Energy producers and utilities have accumulated a high amount of cash worth more than €55 bn (Lonkevich & Cimilluca, 2006) after oil prices tripled in the past five years to more than $90 a barrel. According to Lonkevich and Cimilluca (2006), the energy sector, including oil, gas, coal, and electric companies accounted for €228 bn, or 18%, of takeovers announced in 2006, making energy one of the most lucrative sectors for M&A transactions. With oil prices having temporarily reached the $100 limit, the outlook for the energy sector is supposed to remain bullish. Still, electrical utilities may have difficulties in generating higher profits because of regulation inducing them to look for possible deals. The problem is that M&A transactions have led to small companies being integrated into much larger international corporate groups. Thus, this diluted industry is now being led by people who do not possess permanent relationships anymore making the resolution of disputes, that are becoming more complex anyway, more difficult.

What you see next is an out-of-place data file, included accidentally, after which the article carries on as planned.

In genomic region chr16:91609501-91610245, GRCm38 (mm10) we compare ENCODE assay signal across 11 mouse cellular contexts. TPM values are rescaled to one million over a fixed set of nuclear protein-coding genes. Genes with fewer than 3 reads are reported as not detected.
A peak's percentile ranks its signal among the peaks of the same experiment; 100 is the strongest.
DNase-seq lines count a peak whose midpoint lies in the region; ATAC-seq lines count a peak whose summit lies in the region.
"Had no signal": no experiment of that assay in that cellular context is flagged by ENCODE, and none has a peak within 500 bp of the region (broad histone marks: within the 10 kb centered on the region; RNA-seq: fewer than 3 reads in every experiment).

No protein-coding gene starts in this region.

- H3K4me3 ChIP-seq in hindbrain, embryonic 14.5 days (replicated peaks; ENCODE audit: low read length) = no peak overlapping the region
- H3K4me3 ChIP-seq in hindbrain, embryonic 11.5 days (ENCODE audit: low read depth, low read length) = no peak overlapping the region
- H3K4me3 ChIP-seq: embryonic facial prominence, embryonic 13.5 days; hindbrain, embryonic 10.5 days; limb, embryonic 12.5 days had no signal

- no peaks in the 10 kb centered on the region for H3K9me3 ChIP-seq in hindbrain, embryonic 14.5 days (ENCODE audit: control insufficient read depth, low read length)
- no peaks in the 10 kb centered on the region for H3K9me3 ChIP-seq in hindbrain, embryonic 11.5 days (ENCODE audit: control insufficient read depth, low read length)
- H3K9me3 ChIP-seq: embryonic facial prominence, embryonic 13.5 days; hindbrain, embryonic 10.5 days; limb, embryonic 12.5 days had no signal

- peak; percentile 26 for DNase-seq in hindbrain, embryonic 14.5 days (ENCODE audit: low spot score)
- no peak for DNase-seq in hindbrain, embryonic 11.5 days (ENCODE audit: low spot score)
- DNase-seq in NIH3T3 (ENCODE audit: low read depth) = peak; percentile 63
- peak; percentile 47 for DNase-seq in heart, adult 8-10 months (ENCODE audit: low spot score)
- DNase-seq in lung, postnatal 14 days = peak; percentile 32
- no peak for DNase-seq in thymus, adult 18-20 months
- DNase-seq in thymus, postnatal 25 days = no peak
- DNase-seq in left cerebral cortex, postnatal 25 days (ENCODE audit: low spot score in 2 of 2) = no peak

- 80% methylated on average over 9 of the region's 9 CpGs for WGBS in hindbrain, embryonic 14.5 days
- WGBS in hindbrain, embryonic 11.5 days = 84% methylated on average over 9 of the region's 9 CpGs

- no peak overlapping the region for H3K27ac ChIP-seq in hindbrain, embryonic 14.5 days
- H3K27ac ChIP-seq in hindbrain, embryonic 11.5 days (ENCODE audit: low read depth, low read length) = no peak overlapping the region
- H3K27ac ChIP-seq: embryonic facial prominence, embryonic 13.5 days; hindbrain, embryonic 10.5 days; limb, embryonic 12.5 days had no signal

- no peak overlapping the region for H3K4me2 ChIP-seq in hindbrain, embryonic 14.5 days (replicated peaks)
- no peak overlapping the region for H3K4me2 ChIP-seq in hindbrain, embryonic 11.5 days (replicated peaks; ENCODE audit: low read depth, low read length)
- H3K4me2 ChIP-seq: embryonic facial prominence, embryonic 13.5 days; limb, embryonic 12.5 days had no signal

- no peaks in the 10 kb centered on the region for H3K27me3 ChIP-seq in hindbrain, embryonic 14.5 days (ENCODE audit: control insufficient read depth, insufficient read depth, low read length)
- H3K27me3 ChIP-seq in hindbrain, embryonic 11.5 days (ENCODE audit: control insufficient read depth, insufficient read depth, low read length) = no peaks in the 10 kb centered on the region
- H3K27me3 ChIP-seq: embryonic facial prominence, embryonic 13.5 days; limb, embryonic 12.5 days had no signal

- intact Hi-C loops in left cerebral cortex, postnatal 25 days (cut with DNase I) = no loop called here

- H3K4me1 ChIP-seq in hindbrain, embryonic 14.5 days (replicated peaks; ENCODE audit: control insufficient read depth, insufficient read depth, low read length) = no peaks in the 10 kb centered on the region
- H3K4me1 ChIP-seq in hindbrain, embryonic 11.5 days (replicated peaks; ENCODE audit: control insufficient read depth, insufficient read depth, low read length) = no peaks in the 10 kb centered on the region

In times of global pressure through the regulatory environment, there is a slow but noticeable global consolidation trend. Nonetheless, it is still hard to get deals done because the industry does not support very high premiums, which makes it difficult to create transactions that meaningfully exceed stand-alone values. Especially U.S. companies have to get used to the thought of being owned by foreign companies, particularly European ones. A timely reason for this development is the strengthening of the Euro, currently traded at $1.45 (Oanda, 2008). Another reason is that European companies view the U.S. market as “fragmented with a highly attractive regulatory regime” (Deloitte, 2007). Deloitte (2007) takes the wind industry as an example and finds that especially in Germany this market is very advanced while in the U.S. the wind industry is only starting to develop. A reason for this is seen in the political landscape which has been different in Germany due to a Green Party which has been demanding more renewable energies for decades. Additionally, it sees infrastructure investments as being insensitive to commodity price changes so that these ventures would add a rather steady return. Especially in view of emerging infrastructure investment funds in the last years, energy is considered part of the investment landscape by now. These funds, being aware of the risk-return scale, include businesses with steady cash flows and “hard assets”, such as roads, bridges, and tunnels in their portfolios.